“When the rates of vaccination drop, there can be a resurgence of the disease,” explains Dr. Saad Omer, a global health researcher at Emory University in Atlanta. For instance, measles was completely eliminated in the U.S. in 2000. But since then, thousands of cases have occurred, mostly related to travel.

Omer and colleagues examined U.S. reports on measles outbreaks since 2000. “We found that measles cases have occurred mostly in those who are not vaccinated and in communities that have lower rates of vaccination. And that’s true for many vaccine-preventable diseases,” he says. Most of the unvaccinated cases were those who chose not to be vaccinated or not have their children vaccinated for non-medical reasons.

When enough people are vaccinated, the entire community gains protection from the disease. This is called community immunity. It helps to stop the spread of disease and protects the most vulnerable: newborns, the elderly, and people fighting serious illnesses like cancer. During these times, your immune system is often too weak to fend off disease and may not be strong enough for vaccinations. Avoiding exposure becomes key.

“There’s a huge benefit to all of us getting the recommended vaccines,” explains Dr. Martha Alexander-Miller, an immune system expert at Wake Forest Baptist Medical Center in Winston-Salem, North Carolina. “Number one, vaccines protect you. But they also limit the presence of disease-causing entities that are circulating in the community. So, you’re helping to protect individuals who may not be capable of protecting themselves, for example because they are too young to get vaccinated.”

When expectant moms are vaccinated, immune protection can pass through the placenta to the fetus. “Early on, the baby’s immune system is immature. So there’s a period of vulnerability where disease and death can occur,” Omer explains. “But the mother’s own antibodies—proteins formed by her immune system—can protect the baby.”

Doctors recommend that moms-to-be get both flu and Tdap (tetanus, diphtheria, and whooping cough) shots. A mother’s antibodies can help protect the newborn until they can receive their own vaccinations.

Some vaccines must be given before pregnancy. Rubella, for instance, can cause life-altering birth defects or miscarriage if contracted during pregnancy. There’s no treatment, but the measles, mumps, and rubella (MMR) vaccine offers prevention. Vaccines for many other common diseases that put newborns at risk are being studied.

“We’ve made amazing progress in the development of effective vaccines,” says Alexander-Miller. “Our ability to have such breakthroughs is the end result of very basic research that went on for years and years.” NIH-funded scientists continue to search for new ways to stimulate protection against various diseases.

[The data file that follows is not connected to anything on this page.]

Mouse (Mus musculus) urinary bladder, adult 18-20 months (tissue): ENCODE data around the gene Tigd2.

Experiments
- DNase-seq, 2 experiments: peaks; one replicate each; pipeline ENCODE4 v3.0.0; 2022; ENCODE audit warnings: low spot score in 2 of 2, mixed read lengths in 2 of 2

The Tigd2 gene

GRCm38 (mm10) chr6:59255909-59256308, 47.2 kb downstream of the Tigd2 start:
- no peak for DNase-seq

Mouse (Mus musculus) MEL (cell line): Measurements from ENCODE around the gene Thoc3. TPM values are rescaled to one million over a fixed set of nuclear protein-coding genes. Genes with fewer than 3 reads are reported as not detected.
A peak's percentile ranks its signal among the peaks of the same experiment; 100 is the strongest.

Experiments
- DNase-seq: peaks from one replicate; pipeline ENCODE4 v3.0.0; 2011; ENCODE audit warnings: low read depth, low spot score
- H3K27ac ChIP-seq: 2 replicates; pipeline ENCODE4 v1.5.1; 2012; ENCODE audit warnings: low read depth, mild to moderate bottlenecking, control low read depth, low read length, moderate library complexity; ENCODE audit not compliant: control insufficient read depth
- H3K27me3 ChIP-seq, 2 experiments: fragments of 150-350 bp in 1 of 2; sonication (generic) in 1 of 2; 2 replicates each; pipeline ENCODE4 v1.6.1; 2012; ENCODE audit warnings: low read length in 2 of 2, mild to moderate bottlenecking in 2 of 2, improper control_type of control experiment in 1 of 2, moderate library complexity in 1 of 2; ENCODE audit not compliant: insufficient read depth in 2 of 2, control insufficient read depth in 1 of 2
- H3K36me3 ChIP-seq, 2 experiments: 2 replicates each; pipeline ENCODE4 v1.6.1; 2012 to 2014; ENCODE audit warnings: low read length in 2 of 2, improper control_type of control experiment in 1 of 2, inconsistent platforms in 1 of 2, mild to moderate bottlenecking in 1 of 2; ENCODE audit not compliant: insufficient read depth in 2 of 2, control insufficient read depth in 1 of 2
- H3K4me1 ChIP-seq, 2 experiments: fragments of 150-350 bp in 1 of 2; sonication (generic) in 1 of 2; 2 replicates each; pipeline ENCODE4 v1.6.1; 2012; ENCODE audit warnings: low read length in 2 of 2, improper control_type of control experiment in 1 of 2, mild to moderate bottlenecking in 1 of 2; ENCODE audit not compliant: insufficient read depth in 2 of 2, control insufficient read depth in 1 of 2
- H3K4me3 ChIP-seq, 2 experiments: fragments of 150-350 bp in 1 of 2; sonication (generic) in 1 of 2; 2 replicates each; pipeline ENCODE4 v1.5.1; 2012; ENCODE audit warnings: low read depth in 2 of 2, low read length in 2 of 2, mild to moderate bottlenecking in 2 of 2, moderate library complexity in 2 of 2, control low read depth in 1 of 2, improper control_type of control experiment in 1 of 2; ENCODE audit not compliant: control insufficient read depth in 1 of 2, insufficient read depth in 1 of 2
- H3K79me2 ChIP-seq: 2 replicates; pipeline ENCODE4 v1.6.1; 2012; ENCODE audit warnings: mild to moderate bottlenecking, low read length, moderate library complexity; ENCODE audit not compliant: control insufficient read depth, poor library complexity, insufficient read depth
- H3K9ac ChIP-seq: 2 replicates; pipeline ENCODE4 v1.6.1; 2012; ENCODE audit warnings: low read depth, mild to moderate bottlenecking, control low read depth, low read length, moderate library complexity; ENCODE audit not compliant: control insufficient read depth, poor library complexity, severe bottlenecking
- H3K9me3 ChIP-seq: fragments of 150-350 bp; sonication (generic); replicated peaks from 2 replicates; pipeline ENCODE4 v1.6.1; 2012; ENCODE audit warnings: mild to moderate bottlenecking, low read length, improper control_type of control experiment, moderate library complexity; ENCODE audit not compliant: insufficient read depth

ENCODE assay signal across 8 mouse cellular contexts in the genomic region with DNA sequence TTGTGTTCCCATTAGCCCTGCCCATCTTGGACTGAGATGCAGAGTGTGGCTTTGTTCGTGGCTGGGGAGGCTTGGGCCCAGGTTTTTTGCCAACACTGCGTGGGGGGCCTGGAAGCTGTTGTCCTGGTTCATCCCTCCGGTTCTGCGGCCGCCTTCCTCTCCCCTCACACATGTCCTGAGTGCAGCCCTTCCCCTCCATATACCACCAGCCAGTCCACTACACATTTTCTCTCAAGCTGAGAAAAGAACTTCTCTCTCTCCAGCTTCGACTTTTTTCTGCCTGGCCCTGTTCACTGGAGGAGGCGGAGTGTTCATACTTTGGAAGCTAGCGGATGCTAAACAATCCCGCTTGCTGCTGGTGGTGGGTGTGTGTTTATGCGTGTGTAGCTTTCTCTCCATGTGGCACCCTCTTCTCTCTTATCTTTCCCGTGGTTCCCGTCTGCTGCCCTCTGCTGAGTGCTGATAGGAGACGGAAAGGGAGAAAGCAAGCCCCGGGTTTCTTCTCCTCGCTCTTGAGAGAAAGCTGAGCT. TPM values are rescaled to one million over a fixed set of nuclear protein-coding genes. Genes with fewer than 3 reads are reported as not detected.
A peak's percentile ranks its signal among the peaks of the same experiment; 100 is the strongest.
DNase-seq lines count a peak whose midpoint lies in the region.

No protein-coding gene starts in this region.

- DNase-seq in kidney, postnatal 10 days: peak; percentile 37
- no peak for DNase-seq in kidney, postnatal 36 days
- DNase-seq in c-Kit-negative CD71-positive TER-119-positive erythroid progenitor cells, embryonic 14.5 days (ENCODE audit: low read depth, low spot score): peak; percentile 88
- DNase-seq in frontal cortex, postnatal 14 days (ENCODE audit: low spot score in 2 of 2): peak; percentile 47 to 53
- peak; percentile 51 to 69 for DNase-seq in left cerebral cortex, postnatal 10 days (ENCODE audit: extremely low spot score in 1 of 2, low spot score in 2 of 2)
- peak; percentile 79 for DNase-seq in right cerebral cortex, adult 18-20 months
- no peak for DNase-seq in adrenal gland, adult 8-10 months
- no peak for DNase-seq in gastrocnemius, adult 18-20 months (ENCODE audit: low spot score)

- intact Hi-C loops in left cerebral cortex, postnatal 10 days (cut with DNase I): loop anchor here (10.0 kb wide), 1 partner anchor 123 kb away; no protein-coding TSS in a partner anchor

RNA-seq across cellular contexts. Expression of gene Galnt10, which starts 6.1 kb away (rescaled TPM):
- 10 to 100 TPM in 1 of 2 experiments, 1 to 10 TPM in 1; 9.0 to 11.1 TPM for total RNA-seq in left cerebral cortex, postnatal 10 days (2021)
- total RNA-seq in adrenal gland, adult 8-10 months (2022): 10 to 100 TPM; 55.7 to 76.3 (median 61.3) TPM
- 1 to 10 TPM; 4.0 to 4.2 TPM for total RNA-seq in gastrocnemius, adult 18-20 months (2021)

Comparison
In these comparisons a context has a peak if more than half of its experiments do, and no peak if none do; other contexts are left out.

Koelle studies how our bodies fight herpes viruses. There are eight related herpes viruses, but the body responds differently to each one. So far, we only have vaccines for one: varicella-zoster virus, which causes chickenpox and shingles.

Koelle’s team is comparing how our immune system responds to chickenpox and the herpes simplex viruses, which cause mouth and genital sores. “We’re hoping to harness the success that has been possible with the chickenpox vaccine and see if we can create a vaccine that would work for both chickenpox and shingles and also herpes simplex,” he says.

Researchers are also working to improve existing vaccines. Some vaccines require a series of shots to trigger a strong immune response. The protection of other vaccines can fade over time, so booster shots may be needed. Some, like the flu vaccine, require a shot each year because the virus changes so that the vaccine no longer protects against new strains. So keeping up with the latest flu vaccines is important.

Ask your doctor’s office whether your vaccinations are current. You may also find records of vaccinations at your state health department or schools. If you can’t find your records, ask your doctor if it’s okay to get a vaccine you might have received before.

Most side effects of vaccines are mild, such as a sore arm, headache, or low-grade fever.

“It can be easy to take vaccines for granted, because you’ll never know all the times you would’ve gotten really sick had you not been vaccinated,” says Alexander-Miller.

Help your community keep diseases at bay: Stay up-to-date with vaccines.

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Somatic Symptom Disorders Part I: New Terminology for New Concepts

Dr. Jeffrey Staab, Mayo Clinic Psychiatrist, discusses the concepts that led to the development of the new terminology for the fifth edition of the Diagnostic and Statistical Manual of Mental Disorders (DSM-5). In DSM-4 somatic symptom disorders were defined negatively, by what they were not. Conversely, the DSM-5 emphasizes a couple core somatic symptom disorders and identifies the key features that can help determine the presence of these disorders. The DSM-5 looks to identify patterns of symptoms that can be identified positively, not the absence of a medical explanation or presumption of a psychological conflict. The change in nomenclature is the next step in the ever-evolving definition of these disorders.

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What Is Type 2 Diabetes?

Diabetes is when your body doesn’t process sugar the right way. But what does that mean exactly? When you have type 2 diabetes, your blood sugar level is too high. Here’s how it works.

Quiz: Myths and Facts About Type 2 Diabetes http://wb.md/2iCvBKv